CHICAGO — A former Cook County Corrections Officer admitted in federal court today that he smuggled marijuana, tobacco and alcohol into the Cook County Jail.
JASON MAREK delivered the contraband to a jail inmate after tucking it into sandwiches and sneaking it past security, according to a written plea agreement. In exchange for his efforts, Marek received cash payments from the inmate’s wife, the plea agreement states.
Marek, 30, pleaded guilty to one count of federal program bribery. The conviction carries a maximum sentence of ten years in prison. U.S. District Judge Charles R. Norgle will schedule a sentencing hearing at a later date.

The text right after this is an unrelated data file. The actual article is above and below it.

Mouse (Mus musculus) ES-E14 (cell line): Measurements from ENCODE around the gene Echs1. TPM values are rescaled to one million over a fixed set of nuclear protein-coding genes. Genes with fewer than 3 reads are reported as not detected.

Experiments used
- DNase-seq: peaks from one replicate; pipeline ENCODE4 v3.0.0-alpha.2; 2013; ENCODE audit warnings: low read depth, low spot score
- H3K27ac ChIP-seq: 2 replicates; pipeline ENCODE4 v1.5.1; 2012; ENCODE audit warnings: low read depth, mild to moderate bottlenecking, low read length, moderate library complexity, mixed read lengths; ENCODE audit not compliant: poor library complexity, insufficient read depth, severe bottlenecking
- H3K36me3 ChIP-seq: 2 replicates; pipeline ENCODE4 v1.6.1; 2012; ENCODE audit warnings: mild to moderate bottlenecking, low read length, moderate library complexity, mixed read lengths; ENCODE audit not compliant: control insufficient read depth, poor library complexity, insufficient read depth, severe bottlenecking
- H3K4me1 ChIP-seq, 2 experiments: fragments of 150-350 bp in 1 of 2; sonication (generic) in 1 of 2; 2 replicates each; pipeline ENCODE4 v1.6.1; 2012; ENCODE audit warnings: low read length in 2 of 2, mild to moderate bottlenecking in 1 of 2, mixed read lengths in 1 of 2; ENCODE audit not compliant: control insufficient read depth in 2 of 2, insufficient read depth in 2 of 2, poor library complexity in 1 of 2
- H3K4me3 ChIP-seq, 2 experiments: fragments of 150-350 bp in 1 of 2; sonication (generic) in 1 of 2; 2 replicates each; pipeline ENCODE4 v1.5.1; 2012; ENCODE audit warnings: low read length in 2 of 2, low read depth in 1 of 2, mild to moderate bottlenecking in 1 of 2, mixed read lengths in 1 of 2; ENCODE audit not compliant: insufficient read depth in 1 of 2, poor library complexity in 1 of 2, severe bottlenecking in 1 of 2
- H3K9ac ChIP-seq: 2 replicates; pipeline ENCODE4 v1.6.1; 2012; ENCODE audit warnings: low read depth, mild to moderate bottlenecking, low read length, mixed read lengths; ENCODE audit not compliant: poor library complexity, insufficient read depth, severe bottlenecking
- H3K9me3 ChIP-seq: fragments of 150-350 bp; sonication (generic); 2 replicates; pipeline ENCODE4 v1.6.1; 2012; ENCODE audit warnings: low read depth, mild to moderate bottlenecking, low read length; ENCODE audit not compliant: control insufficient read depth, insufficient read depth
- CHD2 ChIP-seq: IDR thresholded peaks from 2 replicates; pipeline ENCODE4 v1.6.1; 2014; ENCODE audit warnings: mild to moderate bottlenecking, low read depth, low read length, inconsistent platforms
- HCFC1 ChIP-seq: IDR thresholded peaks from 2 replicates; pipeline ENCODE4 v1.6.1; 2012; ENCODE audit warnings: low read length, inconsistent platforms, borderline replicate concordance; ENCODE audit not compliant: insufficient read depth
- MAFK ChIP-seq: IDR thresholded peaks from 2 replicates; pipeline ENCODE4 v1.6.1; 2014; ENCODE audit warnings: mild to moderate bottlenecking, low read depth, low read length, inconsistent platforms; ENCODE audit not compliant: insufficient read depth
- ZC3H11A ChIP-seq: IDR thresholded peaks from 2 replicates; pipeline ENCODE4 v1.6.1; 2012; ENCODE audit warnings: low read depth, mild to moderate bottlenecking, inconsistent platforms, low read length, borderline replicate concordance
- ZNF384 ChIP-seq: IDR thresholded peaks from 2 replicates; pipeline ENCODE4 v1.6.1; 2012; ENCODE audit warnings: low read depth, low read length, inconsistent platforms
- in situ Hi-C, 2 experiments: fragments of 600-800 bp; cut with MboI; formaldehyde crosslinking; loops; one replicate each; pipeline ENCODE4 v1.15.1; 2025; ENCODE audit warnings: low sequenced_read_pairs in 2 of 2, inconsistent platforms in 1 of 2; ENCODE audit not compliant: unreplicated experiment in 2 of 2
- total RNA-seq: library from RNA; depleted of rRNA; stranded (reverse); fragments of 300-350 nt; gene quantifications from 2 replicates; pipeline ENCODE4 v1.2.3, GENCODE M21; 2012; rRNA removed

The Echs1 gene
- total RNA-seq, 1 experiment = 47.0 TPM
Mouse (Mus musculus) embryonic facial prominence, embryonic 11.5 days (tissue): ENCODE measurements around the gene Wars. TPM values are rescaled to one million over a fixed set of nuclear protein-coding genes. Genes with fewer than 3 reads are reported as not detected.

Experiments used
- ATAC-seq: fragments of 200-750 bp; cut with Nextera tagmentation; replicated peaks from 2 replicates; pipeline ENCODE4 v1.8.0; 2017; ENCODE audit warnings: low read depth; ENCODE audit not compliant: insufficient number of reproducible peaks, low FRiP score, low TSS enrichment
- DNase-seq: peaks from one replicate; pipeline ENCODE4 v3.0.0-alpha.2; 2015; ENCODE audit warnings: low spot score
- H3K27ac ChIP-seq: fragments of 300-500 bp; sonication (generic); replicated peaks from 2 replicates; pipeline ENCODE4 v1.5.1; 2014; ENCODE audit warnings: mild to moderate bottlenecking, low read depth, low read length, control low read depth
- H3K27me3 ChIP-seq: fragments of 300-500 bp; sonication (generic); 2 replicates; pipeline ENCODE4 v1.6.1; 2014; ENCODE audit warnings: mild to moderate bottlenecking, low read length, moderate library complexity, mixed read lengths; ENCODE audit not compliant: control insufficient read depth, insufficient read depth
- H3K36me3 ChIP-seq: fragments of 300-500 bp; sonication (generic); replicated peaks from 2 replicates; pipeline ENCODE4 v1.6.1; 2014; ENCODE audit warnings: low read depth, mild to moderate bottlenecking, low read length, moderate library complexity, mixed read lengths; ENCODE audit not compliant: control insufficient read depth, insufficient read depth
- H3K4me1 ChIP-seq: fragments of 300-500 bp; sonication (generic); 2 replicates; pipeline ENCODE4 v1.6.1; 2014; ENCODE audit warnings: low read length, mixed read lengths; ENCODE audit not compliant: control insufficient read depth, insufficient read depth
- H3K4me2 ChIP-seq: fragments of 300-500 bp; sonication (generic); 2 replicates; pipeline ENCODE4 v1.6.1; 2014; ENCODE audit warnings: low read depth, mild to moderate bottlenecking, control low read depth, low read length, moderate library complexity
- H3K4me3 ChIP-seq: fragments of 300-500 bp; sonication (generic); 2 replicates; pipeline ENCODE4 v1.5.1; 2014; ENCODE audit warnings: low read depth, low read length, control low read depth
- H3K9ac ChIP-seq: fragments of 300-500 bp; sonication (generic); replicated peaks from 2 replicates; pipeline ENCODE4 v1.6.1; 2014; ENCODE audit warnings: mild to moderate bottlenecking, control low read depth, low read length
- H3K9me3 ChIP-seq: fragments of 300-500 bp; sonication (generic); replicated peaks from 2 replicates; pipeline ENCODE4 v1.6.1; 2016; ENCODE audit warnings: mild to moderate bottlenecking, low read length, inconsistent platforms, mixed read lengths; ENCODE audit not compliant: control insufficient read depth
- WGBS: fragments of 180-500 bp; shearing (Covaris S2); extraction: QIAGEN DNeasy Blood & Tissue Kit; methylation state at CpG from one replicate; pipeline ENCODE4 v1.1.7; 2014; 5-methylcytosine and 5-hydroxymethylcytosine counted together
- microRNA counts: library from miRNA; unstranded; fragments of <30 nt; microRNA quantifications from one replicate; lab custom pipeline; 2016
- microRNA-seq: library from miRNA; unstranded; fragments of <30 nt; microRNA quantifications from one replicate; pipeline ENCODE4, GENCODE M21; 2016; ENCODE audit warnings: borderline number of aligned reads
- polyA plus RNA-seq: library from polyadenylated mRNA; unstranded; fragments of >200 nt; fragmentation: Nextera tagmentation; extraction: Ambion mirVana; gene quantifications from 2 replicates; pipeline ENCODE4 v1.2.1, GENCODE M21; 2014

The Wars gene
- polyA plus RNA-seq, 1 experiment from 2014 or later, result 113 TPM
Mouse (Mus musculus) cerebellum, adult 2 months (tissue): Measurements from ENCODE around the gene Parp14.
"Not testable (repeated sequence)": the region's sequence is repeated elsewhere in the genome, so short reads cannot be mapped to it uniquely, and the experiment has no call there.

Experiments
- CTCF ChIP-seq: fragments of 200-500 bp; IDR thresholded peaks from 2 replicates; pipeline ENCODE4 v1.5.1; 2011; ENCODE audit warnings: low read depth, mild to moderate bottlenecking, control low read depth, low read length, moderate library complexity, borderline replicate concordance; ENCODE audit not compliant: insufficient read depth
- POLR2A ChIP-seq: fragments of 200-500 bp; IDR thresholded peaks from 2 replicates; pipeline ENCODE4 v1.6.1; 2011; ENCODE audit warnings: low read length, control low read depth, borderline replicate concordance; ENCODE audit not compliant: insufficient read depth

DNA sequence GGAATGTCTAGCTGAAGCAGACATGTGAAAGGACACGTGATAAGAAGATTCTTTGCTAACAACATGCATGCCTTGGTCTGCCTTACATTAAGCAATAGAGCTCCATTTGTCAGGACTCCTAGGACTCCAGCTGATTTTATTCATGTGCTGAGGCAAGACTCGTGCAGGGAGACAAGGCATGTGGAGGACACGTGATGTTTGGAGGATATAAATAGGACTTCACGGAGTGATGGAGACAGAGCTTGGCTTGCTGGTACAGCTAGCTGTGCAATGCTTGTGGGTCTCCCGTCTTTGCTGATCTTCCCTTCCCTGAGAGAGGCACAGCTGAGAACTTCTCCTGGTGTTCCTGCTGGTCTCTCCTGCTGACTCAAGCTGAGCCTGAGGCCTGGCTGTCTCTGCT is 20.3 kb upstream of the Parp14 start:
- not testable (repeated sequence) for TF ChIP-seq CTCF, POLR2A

Marek was assigned to a maximum-security tier of the jail when he smuggled in the goods in May and June 2013. After initially selling used chewing tobacco to the inmate for $200, Marek and the inmate agreed to deal the marijuana and alcohol, according to the plea agreement. The inmate arranged for his wife to meet Marek at a location outside of the jail in order for Marek to receive payment for his services, the plea agreement states.
Marek admitted knowing that the inmate planned to sell the contraband to other inmates within the jail, according to the plea agreement.
The guilty plea was announced by Zachary T. Fardon, United States Attorney for the Northern District of Illinois; Cook County Sheriff Thomas J. Dart; and Michael J. Anderson, Special Agent-in-Charge of the Chicago Office of the Federal Bureau of Investigation.
The government is represented by Assistant U.S. Attorneys Megan Cunniff Church and Michelle Nasser.